In his announcement speech, Ginsburg mentioned Colorado moving to more clean energy, but in an interview, he said, “when [the wind] doesn’t blow or the sun isn’t shining you need fossil fuels.” He’s happy with the regulations Colorado already has on fracking, but he said communities “need a say.” Asked what that meant specifically, he said, “I think what they need to do is be heard, number one.”
He also says that more attention needs to be paid to mental health issues and ensuring the state’s mental health services are available for everyone across the state. He calls Colorado’s opioid epidemic a symptom of a mental health epidemic.
Where does he fit along the spectrum of the Democratic Party in Colorado?
“I am clearly a Democrat but I am more moderate,” Ginsburg told The Colorado Independent.
Fewer than 20 people showed up for his campaign kick off in Pueblo on April 28, the majority of them members of his family or campaign. Subtract members of the media and perhaps fewer than five attended for the sole purpose of learning more about candidates running for governor in 2018.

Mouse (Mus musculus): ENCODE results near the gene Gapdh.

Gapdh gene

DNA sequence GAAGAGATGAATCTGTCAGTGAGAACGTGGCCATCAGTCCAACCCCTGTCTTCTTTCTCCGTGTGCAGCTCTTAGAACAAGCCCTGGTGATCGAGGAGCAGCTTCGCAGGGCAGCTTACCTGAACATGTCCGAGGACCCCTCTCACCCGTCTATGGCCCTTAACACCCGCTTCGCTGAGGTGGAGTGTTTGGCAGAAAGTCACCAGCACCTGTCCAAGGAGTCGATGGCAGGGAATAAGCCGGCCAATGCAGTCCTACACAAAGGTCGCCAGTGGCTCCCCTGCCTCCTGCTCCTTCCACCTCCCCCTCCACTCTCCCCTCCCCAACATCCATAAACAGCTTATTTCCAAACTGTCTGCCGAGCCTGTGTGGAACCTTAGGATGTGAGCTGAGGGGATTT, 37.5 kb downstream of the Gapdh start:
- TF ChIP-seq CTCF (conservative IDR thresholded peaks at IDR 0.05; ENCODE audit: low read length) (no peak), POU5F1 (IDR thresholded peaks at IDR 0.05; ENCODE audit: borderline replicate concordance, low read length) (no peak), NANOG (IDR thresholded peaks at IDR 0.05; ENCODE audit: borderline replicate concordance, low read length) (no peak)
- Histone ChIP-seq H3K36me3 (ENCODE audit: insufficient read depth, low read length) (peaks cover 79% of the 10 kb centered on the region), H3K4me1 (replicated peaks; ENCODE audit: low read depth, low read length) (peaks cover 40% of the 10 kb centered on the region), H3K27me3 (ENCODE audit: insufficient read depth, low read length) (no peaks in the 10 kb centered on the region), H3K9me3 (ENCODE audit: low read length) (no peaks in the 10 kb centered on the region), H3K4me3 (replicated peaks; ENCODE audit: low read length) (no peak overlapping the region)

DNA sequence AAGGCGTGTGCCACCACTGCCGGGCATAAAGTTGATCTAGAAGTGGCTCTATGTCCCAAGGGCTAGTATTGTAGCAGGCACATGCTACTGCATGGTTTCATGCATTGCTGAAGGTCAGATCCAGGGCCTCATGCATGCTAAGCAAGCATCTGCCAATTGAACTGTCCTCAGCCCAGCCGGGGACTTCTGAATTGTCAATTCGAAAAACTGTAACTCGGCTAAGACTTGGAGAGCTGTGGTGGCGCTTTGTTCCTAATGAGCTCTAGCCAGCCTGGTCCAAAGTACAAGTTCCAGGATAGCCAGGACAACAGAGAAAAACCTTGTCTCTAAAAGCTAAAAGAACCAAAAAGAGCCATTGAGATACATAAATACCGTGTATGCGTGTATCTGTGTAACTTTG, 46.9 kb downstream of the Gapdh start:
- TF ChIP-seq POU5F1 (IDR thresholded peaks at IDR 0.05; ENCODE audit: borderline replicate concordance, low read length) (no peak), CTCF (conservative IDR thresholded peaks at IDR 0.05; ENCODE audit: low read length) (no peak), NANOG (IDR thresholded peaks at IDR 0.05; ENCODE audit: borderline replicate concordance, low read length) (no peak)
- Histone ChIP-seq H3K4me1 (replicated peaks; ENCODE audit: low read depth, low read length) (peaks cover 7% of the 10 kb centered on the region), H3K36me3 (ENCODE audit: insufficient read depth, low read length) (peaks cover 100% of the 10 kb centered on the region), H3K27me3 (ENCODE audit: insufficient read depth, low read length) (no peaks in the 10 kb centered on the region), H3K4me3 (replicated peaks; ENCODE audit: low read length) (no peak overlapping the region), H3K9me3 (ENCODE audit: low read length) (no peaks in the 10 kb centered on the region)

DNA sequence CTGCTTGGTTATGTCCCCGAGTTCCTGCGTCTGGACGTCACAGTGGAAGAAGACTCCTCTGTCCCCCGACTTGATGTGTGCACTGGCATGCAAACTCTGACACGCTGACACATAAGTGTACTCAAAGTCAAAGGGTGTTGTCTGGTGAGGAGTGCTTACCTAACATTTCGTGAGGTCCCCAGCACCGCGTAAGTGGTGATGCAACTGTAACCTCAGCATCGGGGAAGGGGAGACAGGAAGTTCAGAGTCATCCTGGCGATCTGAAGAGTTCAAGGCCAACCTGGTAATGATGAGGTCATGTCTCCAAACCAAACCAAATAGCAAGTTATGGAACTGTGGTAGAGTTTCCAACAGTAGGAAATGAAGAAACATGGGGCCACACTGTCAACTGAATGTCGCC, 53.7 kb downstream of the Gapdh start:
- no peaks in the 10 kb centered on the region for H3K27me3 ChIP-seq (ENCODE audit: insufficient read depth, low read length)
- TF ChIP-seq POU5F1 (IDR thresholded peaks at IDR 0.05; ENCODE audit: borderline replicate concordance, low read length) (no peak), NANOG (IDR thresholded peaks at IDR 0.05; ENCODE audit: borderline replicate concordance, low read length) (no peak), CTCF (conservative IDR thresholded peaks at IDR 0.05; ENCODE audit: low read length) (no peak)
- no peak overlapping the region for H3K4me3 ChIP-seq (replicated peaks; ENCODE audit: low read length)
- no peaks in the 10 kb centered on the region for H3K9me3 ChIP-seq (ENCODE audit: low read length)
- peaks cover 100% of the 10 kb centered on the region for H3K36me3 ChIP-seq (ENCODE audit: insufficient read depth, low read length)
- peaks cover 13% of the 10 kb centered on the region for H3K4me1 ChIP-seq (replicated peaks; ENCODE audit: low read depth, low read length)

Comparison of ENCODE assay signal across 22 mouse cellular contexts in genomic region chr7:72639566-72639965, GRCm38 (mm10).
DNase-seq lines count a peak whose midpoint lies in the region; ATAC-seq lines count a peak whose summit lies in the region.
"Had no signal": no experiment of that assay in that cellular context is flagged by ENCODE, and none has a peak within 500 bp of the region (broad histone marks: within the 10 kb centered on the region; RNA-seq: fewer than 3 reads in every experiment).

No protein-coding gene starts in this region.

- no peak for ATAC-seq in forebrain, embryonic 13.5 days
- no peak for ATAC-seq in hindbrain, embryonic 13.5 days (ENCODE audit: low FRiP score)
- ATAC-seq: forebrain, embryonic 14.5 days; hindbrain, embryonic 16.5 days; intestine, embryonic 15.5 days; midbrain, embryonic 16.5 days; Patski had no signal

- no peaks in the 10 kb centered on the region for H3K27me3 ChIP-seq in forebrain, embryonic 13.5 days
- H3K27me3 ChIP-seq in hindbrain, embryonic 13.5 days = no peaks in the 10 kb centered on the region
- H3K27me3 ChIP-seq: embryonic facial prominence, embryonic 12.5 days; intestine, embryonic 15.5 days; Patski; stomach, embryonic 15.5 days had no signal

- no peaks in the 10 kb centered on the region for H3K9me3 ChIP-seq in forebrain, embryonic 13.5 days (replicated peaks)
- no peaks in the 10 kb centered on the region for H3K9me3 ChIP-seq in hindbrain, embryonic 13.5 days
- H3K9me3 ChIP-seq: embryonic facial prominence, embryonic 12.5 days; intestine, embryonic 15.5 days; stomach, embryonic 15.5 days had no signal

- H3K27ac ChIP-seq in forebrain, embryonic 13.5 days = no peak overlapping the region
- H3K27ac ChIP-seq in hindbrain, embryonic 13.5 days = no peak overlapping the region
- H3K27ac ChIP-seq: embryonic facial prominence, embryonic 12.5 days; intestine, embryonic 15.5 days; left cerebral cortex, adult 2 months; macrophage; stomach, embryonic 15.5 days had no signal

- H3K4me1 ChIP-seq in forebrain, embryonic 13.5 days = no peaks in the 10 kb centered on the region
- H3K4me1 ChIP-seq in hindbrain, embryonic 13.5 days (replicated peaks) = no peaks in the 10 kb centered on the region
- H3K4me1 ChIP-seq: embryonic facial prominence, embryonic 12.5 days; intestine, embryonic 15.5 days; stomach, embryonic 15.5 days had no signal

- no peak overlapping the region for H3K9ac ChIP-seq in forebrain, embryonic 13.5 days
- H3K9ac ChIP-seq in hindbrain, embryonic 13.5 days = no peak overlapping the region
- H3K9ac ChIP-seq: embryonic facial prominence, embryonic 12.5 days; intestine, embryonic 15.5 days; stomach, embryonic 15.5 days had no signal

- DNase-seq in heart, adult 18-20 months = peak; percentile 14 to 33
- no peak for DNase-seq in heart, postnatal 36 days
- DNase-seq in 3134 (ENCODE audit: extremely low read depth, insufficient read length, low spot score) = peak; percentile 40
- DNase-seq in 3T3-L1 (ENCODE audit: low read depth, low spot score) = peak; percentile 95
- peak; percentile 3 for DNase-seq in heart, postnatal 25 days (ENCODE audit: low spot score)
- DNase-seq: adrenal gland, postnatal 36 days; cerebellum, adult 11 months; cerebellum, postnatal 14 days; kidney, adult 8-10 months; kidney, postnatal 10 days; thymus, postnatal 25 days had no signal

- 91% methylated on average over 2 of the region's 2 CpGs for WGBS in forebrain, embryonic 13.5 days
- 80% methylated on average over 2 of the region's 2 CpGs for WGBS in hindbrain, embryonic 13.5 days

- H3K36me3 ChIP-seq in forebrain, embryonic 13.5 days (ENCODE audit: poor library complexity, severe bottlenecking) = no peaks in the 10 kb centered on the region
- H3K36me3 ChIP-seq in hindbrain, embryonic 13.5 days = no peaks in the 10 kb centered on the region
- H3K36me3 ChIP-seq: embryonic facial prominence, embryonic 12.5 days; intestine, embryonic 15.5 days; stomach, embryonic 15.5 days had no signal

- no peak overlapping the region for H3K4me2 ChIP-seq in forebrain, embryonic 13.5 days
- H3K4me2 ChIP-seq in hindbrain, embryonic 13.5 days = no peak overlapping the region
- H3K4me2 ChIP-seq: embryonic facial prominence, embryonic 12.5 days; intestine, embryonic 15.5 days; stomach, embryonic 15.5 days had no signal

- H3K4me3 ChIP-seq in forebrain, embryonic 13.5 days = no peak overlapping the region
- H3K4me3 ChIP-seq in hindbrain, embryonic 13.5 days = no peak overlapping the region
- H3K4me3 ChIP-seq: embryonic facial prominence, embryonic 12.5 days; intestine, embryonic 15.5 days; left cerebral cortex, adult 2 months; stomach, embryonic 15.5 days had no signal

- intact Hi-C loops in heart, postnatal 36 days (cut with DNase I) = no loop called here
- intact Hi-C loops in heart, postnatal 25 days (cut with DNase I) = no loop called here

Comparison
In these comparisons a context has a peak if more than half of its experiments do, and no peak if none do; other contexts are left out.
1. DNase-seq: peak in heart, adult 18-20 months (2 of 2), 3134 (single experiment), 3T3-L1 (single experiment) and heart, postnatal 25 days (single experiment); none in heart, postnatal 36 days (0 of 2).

One of them was Bob Hasselbrink, a union man and heavy equipment mechanic with long hair, sunglasses and a tie-dyed T-shirt emblazoned with peace signs. He’s still trying to figure out which Democratic candidate suits his more leftist views, he said, and attended Ginsburg’s announcement after he heard a new prospect was announcing a run near where he lives in rural southern Colorado.
“Pretty much cookie cutter,” Hasselbrink said after Ginsburg wrapped up a 20-minute speech. Asked what he is looking for as a Democratic voter this year, Hasselbrink sighed. “Somebody really far left,” he said. “The left needs to step back up.” He didn’t get that from Ginsburg, he said.
Ginsburg said voices of voters like Hasselbrink matter. “But,” he said, “all of Colorado” does, too.
“My fear is for the Democratic Party, if we push too far left we’ll have a Republican as the next governor of this state,” Ginsburg says.